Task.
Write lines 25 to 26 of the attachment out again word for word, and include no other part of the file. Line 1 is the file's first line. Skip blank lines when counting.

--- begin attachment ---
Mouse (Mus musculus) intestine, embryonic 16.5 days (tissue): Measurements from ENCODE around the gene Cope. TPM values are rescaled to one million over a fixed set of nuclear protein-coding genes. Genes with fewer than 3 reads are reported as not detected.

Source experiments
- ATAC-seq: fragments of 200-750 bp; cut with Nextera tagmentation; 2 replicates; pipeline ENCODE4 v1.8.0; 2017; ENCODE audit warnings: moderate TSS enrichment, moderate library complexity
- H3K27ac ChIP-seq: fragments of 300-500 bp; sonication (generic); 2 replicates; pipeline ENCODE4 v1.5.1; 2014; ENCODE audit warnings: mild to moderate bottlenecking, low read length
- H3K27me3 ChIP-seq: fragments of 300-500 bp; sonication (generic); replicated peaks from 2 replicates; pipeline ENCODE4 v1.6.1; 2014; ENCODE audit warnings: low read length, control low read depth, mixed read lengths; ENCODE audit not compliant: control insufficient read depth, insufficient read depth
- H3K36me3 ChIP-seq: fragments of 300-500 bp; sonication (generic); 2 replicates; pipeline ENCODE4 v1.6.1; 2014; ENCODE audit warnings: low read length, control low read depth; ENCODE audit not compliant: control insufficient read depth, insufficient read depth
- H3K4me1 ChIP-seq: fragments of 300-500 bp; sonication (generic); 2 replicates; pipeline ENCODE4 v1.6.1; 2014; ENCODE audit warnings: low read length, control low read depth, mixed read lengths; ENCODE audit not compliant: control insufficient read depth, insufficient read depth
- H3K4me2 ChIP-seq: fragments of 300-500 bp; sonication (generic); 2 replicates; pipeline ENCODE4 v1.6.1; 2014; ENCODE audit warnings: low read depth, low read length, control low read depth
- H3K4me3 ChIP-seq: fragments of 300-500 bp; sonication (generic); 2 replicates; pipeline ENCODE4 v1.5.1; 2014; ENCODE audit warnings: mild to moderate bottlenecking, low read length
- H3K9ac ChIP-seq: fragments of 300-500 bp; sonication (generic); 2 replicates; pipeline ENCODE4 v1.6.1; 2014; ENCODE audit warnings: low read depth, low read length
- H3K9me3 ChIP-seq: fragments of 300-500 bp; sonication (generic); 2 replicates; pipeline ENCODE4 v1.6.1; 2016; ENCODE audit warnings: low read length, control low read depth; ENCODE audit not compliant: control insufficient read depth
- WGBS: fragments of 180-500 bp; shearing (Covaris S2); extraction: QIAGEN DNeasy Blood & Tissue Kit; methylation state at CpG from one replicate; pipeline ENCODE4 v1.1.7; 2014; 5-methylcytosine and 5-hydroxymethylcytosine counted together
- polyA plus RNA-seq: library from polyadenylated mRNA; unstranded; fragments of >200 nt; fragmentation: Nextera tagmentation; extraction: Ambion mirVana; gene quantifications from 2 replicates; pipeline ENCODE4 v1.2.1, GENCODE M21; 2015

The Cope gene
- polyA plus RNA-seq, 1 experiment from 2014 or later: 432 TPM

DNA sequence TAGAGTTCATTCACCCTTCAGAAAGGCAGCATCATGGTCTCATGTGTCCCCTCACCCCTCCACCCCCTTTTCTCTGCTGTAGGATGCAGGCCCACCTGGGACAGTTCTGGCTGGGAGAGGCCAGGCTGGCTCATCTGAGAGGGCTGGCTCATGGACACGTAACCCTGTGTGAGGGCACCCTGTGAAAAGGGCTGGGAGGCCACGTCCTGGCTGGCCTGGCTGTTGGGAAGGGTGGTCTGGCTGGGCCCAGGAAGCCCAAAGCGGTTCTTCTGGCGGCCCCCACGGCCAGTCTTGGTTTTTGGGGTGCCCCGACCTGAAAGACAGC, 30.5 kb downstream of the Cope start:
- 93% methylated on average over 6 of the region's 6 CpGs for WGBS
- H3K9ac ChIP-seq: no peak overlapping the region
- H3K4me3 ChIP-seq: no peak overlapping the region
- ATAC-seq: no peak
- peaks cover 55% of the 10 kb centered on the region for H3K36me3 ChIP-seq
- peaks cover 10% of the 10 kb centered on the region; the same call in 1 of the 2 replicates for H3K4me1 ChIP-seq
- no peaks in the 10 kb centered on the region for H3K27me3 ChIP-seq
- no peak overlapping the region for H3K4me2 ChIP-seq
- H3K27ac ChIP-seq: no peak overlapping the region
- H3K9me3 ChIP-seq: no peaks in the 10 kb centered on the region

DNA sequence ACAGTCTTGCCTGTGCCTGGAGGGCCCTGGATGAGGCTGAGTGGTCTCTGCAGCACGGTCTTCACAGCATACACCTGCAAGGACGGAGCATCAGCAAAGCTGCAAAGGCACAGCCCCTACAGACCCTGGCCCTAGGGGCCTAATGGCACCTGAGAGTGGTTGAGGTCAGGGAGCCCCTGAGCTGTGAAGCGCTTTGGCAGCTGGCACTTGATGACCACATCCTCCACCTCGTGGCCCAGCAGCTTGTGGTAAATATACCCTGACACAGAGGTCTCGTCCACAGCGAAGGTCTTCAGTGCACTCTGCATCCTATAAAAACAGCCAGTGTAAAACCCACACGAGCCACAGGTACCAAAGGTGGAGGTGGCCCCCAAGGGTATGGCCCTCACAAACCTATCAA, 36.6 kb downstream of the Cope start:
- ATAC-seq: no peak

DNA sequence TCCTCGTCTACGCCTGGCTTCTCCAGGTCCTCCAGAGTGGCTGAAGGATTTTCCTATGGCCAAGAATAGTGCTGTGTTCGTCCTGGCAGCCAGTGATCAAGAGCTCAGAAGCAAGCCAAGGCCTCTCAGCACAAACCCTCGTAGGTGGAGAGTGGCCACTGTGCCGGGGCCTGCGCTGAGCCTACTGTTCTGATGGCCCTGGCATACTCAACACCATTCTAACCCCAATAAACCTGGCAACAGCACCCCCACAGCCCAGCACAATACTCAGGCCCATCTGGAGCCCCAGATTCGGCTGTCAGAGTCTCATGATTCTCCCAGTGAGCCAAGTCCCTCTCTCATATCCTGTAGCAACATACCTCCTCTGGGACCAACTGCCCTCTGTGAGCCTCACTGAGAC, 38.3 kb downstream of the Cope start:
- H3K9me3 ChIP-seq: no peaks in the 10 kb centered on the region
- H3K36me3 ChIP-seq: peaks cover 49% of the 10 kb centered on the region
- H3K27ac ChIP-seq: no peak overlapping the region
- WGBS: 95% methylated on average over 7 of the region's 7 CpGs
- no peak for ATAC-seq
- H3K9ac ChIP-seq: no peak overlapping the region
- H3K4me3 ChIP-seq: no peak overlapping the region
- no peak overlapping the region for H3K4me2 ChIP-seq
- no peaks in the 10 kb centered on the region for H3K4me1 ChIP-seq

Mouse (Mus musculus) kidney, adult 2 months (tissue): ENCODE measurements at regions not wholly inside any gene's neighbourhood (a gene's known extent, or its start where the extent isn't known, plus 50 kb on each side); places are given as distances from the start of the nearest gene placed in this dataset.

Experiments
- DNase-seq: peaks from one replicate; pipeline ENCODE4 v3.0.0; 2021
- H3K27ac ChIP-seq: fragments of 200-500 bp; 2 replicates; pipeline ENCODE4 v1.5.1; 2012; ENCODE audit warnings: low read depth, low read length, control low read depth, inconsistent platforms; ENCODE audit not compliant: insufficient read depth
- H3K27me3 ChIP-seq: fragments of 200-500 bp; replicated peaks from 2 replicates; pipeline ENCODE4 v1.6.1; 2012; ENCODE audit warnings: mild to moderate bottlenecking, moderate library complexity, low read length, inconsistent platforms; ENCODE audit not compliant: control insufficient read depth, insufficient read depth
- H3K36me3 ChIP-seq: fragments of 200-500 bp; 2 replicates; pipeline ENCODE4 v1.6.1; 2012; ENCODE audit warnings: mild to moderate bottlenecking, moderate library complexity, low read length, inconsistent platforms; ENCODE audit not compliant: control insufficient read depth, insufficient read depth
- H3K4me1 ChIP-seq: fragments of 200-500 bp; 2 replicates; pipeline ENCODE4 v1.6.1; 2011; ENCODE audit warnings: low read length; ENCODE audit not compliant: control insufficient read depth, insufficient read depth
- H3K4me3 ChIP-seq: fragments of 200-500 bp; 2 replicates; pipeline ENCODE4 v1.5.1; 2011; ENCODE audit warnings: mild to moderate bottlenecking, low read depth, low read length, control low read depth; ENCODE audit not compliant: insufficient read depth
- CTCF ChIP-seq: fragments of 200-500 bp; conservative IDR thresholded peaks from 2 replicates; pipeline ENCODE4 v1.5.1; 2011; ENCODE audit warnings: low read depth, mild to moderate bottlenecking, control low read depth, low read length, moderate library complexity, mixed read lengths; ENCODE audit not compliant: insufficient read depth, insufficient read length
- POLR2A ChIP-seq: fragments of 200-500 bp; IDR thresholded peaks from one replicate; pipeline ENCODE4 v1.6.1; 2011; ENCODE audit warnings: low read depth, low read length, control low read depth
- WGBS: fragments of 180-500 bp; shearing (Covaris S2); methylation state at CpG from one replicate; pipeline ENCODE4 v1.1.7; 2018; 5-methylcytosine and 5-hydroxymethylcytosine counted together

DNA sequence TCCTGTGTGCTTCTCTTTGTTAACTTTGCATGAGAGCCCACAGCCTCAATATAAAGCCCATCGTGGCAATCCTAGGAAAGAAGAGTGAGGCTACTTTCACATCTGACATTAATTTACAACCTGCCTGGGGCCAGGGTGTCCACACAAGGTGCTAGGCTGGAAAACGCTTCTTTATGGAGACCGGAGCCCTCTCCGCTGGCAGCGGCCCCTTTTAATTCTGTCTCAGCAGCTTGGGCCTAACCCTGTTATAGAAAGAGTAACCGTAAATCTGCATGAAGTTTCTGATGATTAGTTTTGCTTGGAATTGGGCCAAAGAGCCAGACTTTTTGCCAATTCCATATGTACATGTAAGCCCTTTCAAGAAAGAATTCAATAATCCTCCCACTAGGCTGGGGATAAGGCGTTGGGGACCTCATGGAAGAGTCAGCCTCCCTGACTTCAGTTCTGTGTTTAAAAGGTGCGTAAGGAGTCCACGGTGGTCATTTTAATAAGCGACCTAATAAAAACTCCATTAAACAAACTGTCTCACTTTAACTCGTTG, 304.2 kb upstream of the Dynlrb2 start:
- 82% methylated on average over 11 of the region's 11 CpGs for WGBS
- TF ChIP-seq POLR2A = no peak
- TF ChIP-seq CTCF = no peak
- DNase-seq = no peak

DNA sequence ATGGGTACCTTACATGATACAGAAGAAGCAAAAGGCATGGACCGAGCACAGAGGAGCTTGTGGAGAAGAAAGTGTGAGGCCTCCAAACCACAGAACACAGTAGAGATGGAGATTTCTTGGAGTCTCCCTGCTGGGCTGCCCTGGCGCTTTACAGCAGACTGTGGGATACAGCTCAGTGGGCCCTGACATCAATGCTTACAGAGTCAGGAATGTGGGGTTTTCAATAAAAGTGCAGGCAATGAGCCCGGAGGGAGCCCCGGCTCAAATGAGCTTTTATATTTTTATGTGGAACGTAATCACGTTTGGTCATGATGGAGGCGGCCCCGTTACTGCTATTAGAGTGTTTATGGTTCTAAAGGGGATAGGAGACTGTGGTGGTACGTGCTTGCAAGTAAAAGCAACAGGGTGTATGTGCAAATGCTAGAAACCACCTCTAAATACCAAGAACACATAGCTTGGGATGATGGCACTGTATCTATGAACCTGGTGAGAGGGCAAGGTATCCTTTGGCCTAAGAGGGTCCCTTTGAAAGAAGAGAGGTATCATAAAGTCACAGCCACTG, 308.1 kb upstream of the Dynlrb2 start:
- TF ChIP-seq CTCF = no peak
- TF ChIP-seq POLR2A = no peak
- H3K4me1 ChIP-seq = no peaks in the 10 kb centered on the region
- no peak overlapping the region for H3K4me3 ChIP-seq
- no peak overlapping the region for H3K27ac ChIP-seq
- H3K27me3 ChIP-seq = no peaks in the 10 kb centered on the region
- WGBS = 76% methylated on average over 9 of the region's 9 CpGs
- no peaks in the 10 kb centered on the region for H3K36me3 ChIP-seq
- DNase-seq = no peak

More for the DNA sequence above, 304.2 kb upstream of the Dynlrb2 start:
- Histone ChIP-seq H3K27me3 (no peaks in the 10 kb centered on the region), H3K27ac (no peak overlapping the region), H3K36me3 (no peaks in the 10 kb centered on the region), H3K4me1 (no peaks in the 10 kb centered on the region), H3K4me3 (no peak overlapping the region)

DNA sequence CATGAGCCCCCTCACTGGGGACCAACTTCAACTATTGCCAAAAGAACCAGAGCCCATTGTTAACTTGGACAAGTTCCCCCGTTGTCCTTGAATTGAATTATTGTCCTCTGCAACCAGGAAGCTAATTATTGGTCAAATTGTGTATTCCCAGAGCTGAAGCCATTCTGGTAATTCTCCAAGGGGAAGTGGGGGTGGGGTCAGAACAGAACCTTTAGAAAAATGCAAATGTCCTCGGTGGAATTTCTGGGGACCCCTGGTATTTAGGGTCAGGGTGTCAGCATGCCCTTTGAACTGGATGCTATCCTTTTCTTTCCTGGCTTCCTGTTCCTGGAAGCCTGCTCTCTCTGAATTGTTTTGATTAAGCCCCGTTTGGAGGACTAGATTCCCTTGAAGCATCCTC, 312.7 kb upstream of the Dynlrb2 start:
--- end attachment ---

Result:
- H3K27ac ChIP-seq: no peak overlapping the region
- H3K9me3 ChIP-seq: no peaks in the 10 kb centered on the region